There haven't been many Epic Store exclusivity announcements recently, which got me wondering if Epic might be winding down that part of its strategy. Nope. According to Epic, the opposite is the case.
"We have more exclusives coming in the next two years than we have published to date," a company representative told PC Gamer when asked about its exclusivity strategy for the near future. There goes my theory.
If you just look at the numbers, though, things have quieted down recently. By my count, there are currently about 21 unreleased Epic exclusives ahead of us. That's not very many considering that over 100 exclusives have released on the store over the past two years. Of those, a little under half released long enough ago that their exclusivity contracts have expired, and they're now available on Steam. That includes games such as Metro Exodus, Borderlands 3, Control, The Outer Worlds, and Hades.
Consider my numbers to be estimates, because they're based on a manual count and a little speculation. There'll also be different opinions about what counts as an "exclusive." I've included any game that released on the Epic Store but not Steam, whether or not a reason was given, and whether or not the game released on other, non-Steam stores. Here's what I came up with:
|Header Cell - Column 0||Games you can buy on the Epic Store, but not Steam*||Games that were Epic exclusives, but are now on Steam, too||Unreleased Epic Store exclusives**|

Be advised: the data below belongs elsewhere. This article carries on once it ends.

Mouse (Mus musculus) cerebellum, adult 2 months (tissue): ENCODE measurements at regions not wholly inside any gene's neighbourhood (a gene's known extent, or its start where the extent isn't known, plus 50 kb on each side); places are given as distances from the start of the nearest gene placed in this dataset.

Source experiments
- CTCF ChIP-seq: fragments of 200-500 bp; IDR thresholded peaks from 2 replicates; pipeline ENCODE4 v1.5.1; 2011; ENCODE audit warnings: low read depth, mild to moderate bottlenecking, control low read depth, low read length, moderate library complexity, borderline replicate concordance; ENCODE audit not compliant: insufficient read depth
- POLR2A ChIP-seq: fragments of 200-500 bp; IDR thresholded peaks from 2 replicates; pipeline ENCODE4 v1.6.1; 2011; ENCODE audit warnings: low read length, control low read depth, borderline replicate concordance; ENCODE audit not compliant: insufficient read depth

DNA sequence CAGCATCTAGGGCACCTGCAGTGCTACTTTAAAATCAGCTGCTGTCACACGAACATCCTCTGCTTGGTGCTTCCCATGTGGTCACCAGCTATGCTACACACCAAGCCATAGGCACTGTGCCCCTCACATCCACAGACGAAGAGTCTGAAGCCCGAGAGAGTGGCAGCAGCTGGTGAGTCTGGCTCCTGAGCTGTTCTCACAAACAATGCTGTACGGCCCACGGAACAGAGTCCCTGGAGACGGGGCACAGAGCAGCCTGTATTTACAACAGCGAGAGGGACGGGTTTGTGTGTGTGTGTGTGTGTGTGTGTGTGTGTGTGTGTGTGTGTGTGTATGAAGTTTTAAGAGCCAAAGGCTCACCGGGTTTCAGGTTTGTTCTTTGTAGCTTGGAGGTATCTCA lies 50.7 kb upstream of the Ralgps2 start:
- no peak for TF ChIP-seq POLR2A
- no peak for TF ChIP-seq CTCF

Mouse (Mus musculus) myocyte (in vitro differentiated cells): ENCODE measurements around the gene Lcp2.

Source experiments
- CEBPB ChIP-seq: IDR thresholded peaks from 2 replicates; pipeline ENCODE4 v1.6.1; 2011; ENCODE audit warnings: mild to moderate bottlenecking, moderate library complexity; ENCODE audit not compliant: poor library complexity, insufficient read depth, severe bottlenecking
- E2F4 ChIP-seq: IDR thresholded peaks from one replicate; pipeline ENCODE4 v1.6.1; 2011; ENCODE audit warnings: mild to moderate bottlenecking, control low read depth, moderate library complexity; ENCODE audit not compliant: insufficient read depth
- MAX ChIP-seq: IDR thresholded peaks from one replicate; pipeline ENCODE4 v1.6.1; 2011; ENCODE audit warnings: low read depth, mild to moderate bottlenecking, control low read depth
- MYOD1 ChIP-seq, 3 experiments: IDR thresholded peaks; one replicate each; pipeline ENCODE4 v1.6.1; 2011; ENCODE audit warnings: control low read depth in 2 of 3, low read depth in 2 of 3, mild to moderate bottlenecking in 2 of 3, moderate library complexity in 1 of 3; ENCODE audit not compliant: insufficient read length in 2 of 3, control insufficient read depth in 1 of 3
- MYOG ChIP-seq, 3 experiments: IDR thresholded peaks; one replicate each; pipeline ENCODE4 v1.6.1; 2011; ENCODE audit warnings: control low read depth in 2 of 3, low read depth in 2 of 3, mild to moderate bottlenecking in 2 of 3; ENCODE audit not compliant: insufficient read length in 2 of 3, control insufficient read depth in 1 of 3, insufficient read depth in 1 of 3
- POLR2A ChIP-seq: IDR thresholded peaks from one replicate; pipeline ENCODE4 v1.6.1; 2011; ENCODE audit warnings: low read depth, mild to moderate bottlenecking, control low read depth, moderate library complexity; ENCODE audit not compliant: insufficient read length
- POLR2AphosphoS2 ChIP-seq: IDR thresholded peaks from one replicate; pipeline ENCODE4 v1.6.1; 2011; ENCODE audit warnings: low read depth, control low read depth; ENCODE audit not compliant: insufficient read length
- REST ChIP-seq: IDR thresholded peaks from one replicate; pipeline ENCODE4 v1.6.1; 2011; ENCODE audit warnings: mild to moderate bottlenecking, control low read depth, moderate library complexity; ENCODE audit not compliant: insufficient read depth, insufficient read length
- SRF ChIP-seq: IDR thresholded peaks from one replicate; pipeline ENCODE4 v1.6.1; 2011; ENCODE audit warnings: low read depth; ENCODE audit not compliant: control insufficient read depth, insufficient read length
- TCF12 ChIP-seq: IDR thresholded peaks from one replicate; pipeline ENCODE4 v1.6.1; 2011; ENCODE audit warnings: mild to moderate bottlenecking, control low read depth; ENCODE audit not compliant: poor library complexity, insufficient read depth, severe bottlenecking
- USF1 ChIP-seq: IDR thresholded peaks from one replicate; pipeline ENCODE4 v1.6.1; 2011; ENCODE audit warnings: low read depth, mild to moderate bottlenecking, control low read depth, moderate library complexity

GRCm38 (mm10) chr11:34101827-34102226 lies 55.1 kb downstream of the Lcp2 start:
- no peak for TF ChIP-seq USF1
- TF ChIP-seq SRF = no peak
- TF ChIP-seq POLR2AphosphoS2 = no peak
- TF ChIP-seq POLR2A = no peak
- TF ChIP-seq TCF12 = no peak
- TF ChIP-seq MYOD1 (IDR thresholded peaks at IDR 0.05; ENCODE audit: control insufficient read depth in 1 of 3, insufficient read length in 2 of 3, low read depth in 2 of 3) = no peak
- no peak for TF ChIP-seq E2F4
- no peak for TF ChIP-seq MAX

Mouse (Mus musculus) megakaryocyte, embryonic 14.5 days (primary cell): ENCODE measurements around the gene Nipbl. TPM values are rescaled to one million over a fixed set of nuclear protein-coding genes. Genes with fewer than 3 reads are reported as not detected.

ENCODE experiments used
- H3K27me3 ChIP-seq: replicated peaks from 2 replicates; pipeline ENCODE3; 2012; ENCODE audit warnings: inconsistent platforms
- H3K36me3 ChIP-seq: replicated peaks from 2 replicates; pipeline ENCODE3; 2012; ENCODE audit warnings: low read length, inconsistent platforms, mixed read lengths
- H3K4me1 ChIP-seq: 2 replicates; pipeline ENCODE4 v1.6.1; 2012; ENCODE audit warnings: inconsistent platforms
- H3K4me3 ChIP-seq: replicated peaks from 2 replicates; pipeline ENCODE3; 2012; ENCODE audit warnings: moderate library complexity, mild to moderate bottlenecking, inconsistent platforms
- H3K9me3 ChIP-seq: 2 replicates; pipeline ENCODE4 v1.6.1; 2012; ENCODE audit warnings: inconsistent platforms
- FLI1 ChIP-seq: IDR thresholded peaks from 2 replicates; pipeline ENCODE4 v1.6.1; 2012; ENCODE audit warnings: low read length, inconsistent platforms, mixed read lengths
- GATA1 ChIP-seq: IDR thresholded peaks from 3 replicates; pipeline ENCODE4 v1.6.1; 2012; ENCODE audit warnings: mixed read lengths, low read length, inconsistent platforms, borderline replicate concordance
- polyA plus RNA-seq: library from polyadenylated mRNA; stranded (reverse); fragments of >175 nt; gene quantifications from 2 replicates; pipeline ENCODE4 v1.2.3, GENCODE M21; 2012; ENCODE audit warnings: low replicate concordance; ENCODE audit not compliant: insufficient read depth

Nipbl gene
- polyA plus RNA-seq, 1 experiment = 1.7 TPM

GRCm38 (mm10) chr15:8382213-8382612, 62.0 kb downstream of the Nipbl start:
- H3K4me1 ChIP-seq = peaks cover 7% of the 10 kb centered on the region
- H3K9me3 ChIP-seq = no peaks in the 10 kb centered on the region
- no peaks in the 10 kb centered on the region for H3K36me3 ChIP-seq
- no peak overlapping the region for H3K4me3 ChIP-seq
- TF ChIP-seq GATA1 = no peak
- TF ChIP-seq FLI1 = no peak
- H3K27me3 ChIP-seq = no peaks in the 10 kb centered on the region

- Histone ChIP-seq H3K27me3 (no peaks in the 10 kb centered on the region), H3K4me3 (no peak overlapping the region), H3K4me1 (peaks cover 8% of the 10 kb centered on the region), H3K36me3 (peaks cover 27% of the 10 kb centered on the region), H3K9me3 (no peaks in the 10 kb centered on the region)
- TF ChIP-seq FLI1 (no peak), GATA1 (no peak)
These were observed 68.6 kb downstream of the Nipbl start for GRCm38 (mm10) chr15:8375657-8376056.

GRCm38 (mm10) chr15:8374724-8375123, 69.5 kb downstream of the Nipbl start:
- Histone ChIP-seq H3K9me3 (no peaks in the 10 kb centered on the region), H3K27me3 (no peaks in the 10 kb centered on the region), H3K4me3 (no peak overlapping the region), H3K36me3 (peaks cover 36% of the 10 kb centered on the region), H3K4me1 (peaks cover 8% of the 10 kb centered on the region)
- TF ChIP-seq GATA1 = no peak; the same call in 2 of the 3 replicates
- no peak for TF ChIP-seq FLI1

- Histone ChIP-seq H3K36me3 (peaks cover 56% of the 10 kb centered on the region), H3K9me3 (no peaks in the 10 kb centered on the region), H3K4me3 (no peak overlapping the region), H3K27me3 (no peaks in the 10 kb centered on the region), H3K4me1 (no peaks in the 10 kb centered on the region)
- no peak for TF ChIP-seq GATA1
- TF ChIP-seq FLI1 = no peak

|Row 0 - Cell 0||65||50||21|
*Excludes games made by Epic itself (Fortnite, Unreal Tournament).
**Includes games that will also release on Ubisoft or Microsoft's stores, and assumes that Epic-published games will be exclusives.
With those numbers is mind, you can see why I suspected that Epic had stopped acquiring exclusives as aggressively as it had in 2019 and early 2020. Epic says that isn't the case, though, which suggests that there are a lot of upcoming games we don't know about yet.
What upcoming exclusives do we know about?
Here are the 21 yet-to-release Epic Store exclusives I counted:
|Chivalry 2||One-year timed exclusive|
|Kena: Bridge of Spirits||Timed exclusive|
|Darkest Dungeon 2||Exclusive until end of Early Access|
|Unexplored 2: The Wayfarer's Legacy||One-year timed exclusive|
|Solar Ash||Timed exclusive, as far as we know|
|The Eternal Cylinder||Epic Store exclusive "at launch"|
|Monkey Barrels||No word on a Steam release|
|Saturnalia||No word on a Steam release|
|Oddworld: Soulstorm||No word on a Steam release|
|The Wolf Among Us 2||No word on a Steam release|
|Jett: The Far Shore||No word on a Steam release|
|Vampire: The Masquerade - Swansong||Bloodlines 2 won't be exclusive, though|
|Prince of Persia: The Sands of Time Remake||Also on the Ubisoft Store|
|Far Cry 6||Also on the Ubisoft Store|
|Rainbow Six Quarantine||Also on the Ubisoft Store|
|The Settlers||Also on the Ubisoft Store|
|Riders Republic||Also on the Ubisoft Store|
|Future Remedy game #1||Epic Games is publishing|
|Future Remedy game #2||Epic Games is publishing|
|Future Playdead game||Epic Games is publishing|
|Future genDesign game||Epic Games is publishing|